Sleep

After one month working as a direct primary care doctor, I have realized a common theme -- people need more and better quality sleep.  Now that I finally have the time to really get to know people and ask about their overall health, I’m hearing so often that there just isn’t enough time to sleep.  Sometimes, even when there is enough time, it’s just not coming naturally.

There was one time in my life when I hallucinated.  I was on my surgery rotation during my third year of medical school, this was in the days when students didn’t have restrictions on how many hours they could work in a row.  I had been awake for 36 hours, I came home to sleep, but I kept hearing the doorbell ringing and kept getting up but there was no one there.  This had a profound effect on me, it solidified my desire not to become a surgeon for one, but it also helped me to really understand the power of sleep deprivation.

In today’s world, our culture often doesn’t support the need for sleep.  Sleep might be seen as wasted time.  Pulling an “all-nighter” is considered a badge of honor, a sign of a hard worker.   I know during medical school and residency needing to sleep was a sign of weakness.  However, sleep is thought by many experts to be one of the most important requirements for reaching our greatest health.  

               Maslow's Hierarchy of Needs

             Maslow's Hierarchy of Needs

In Maslow’s Hierarchy of Needs Theory,  our basic needs (air, water, food, shelter, warmth, sleep) must be met in order for us to move on to our secondary needs.  Sleep, akin to food, water, and warmth, is an essential physiological need.  Without it, not only would we not be able to reach our potential, we would not survive.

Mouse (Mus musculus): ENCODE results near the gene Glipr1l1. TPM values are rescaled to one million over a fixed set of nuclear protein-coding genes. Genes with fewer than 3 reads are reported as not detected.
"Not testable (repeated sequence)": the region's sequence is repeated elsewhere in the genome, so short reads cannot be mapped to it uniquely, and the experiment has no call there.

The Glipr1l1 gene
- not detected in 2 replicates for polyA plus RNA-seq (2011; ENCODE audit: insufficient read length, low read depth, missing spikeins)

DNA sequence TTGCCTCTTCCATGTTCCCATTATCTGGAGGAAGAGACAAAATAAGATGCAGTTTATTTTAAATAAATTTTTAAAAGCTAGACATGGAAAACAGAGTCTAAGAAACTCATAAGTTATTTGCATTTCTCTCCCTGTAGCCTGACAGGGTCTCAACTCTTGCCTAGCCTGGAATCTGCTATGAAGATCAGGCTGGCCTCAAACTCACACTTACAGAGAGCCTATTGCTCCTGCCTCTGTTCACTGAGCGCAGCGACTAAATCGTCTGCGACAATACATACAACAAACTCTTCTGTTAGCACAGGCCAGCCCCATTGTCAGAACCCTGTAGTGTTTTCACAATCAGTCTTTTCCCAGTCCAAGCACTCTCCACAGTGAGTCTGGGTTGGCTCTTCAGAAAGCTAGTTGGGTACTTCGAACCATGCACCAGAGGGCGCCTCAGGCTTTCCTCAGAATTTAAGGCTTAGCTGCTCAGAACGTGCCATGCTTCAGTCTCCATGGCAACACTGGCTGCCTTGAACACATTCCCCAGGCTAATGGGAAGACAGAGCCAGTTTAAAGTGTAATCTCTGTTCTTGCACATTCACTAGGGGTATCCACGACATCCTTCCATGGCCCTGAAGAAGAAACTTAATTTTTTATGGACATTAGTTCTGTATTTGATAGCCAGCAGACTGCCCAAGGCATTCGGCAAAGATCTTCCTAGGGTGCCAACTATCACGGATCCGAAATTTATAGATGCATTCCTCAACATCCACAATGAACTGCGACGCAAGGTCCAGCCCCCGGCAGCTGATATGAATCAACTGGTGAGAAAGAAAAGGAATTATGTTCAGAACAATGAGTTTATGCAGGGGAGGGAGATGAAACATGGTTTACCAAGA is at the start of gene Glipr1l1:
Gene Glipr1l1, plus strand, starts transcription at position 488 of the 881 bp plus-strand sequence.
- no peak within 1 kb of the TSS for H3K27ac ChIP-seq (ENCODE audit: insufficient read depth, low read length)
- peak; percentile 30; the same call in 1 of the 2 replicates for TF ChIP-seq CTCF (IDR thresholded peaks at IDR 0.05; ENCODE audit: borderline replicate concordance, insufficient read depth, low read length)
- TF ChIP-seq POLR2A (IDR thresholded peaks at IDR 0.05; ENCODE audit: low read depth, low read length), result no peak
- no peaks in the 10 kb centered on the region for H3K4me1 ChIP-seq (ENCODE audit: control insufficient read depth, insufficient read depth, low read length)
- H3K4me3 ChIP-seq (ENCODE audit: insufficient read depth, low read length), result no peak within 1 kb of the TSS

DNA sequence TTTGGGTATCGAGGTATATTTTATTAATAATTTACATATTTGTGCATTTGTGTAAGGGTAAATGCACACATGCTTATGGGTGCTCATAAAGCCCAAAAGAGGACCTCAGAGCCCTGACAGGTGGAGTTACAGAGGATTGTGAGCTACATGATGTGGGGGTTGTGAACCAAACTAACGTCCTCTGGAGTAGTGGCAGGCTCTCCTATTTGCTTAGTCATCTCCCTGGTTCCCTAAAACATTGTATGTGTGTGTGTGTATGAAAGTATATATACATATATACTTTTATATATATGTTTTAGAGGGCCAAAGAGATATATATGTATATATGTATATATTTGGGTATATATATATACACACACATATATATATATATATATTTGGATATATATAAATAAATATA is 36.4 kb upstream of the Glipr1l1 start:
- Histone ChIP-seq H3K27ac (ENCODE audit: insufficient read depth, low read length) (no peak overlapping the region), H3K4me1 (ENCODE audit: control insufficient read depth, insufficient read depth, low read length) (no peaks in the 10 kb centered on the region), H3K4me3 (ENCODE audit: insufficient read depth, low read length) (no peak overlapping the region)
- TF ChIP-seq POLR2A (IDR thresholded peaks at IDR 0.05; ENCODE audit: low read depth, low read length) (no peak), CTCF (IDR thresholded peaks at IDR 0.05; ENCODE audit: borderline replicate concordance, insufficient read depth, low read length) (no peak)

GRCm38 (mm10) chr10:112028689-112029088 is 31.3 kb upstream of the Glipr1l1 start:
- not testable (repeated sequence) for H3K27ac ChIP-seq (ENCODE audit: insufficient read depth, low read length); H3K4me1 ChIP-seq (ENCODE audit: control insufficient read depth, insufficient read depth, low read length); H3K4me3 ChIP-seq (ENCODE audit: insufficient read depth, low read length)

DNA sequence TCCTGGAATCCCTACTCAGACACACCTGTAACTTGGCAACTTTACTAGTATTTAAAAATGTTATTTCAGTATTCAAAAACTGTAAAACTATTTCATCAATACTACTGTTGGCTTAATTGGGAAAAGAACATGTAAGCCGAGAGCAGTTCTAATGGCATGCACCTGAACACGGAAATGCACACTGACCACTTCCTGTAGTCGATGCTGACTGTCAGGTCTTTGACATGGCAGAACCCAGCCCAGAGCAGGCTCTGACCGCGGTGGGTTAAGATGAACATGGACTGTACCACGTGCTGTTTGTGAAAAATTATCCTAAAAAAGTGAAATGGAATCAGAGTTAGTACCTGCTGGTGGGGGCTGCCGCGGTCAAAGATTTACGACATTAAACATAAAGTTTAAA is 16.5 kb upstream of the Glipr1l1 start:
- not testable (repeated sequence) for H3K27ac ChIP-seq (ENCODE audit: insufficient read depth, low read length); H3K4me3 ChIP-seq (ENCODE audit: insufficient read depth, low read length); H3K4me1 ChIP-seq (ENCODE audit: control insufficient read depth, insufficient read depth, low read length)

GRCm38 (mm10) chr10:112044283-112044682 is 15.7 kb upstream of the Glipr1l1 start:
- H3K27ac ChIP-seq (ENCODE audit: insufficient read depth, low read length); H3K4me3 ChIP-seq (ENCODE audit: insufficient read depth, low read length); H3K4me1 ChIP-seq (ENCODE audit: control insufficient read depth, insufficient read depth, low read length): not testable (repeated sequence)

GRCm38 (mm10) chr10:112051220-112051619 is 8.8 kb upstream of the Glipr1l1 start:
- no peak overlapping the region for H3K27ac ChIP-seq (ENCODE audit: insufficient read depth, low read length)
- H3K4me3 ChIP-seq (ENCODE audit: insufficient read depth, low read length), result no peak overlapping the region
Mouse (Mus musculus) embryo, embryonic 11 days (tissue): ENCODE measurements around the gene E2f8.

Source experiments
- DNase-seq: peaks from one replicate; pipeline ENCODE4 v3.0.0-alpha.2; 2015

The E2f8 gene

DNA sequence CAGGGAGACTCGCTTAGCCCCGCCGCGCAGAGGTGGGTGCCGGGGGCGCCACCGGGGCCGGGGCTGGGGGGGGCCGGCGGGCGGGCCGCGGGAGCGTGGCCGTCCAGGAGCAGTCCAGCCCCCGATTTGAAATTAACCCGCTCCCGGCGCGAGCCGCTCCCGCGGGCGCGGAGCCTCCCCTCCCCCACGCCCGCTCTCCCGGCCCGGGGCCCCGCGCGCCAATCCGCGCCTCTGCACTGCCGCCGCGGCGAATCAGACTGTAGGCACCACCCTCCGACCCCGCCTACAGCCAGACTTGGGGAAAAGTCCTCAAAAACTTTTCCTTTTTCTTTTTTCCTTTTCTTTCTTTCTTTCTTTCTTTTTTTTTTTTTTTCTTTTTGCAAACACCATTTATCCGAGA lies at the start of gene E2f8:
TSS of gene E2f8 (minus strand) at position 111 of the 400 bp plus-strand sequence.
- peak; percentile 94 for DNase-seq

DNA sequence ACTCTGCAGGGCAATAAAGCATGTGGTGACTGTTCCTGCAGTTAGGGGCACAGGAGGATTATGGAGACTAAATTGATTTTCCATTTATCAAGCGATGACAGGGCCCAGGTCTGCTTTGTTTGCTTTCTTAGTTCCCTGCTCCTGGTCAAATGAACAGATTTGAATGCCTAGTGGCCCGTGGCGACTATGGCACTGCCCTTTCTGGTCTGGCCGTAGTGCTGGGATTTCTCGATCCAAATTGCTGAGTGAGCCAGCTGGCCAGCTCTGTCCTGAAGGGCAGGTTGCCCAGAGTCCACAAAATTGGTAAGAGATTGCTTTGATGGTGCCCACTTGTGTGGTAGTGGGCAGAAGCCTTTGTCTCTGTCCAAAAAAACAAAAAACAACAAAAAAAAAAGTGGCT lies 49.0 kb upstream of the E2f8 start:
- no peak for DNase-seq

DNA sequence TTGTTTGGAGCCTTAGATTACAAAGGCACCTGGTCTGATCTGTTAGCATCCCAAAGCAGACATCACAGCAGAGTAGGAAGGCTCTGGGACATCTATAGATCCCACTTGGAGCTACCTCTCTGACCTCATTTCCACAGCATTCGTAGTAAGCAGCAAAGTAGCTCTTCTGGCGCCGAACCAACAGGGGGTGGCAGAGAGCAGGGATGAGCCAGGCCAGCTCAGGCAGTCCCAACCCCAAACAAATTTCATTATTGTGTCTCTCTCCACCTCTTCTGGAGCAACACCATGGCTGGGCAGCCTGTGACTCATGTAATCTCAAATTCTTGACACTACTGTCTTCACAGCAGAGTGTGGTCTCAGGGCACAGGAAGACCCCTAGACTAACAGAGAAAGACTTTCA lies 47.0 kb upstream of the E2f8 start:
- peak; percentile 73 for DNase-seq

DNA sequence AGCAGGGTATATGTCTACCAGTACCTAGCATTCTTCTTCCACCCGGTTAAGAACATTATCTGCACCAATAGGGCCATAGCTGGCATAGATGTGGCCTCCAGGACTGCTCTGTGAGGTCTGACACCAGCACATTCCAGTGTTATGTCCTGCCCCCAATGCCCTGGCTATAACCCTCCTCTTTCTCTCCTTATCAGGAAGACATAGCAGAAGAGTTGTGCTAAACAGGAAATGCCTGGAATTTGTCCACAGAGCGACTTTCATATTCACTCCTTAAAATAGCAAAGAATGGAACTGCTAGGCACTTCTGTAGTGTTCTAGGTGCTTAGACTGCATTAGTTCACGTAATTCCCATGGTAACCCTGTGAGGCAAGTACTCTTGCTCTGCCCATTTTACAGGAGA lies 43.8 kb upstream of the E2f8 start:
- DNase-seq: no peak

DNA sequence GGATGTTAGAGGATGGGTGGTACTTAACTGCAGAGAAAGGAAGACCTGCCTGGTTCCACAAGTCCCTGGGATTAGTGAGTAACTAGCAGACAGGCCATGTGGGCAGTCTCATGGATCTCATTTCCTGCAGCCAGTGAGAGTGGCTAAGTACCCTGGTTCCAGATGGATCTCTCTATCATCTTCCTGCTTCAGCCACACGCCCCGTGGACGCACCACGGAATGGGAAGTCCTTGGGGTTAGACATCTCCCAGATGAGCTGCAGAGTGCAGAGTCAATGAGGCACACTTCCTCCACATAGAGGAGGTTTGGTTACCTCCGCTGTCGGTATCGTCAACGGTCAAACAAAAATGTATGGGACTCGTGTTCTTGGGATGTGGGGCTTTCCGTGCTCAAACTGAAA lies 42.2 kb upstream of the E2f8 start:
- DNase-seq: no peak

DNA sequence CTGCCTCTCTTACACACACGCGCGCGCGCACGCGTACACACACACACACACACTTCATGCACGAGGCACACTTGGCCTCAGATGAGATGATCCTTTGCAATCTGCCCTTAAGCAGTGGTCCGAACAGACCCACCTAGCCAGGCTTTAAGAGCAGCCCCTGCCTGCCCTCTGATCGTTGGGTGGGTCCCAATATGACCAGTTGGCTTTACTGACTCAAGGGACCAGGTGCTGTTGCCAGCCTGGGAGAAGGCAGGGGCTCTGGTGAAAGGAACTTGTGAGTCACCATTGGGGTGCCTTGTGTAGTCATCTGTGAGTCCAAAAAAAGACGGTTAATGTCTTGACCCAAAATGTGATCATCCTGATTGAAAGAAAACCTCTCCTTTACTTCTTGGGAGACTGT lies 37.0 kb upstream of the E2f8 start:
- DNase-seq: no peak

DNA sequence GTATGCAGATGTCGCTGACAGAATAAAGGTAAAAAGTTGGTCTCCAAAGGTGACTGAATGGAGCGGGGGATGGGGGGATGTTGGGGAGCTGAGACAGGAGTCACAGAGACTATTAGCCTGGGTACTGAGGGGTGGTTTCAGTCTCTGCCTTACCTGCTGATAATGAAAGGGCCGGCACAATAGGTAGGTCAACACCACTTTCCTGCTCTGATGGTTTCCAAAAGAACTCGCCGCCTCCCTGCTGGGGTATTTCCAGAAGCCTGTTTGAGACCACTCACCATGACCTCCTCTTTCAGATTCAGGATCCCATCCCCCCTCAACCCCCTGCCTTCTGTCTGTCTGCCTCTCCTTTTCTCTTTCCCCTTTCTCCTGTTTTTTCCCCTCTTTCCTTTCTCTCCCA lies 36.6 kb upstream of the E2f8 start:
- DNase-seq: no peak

The Consequences of Sleep Deprivation

  • Sleep deprivation leads us to make poor decisions and we are more likely to make errors.  Some of the most famous disasters, Chernobyl, the Exxon Valdez oil spill, were related to workers who were sleep deprived.  
  • When we are sleep deprived our body creates more of the hormone Ghrelin.  This is considered the hunger hormone.  It makes us crave carbohydrates and sugars and can make us gain weight.  
  • Sleep deprivation can also profoundly affect our immune system, making us more susceptible to colds and other viruses.

Why Do We Need Sleep

We should spend 36% of our life asleep. When you turn 80 years old you would have spent 28.8 years asleep.  So why do we spend so much time asleep?  What’s the point?  There are many theories for why, but no one is really sure.  I will summarize two of them here.

The first theory is that sleep is for brain restoration.  During sleep we are cleaning and maintaining our brain by clearing away toxic waste proteins like those seen in Alzheimer’s disease.  It’s similar to having a party and not cleaning up after. If you don’t take the time to clean, the mess will pile up.  Just as your brain is unable to clear out the toxins while you are awake and aware.  You need sleep or toxic proteins will build up.

The second theory is that during sleep we consolidate our memories.  During the day we are exposed to so much information, think of it like a bunch of puzzle pieces being thrown at you.  We don’t have time during the day to put them all together.  It’s during sleep that we put the puzzle pieces together.   While we sleep, the synapses or neural connections that are important are linked and strengthened while those that are less important fade away.  If you don’t sleep it’s more difficult for you to complete complex tasks.  There is also a lot of evidence that sleep enhances our ability to be creative.

Circadian Rhythms and Melatonin Production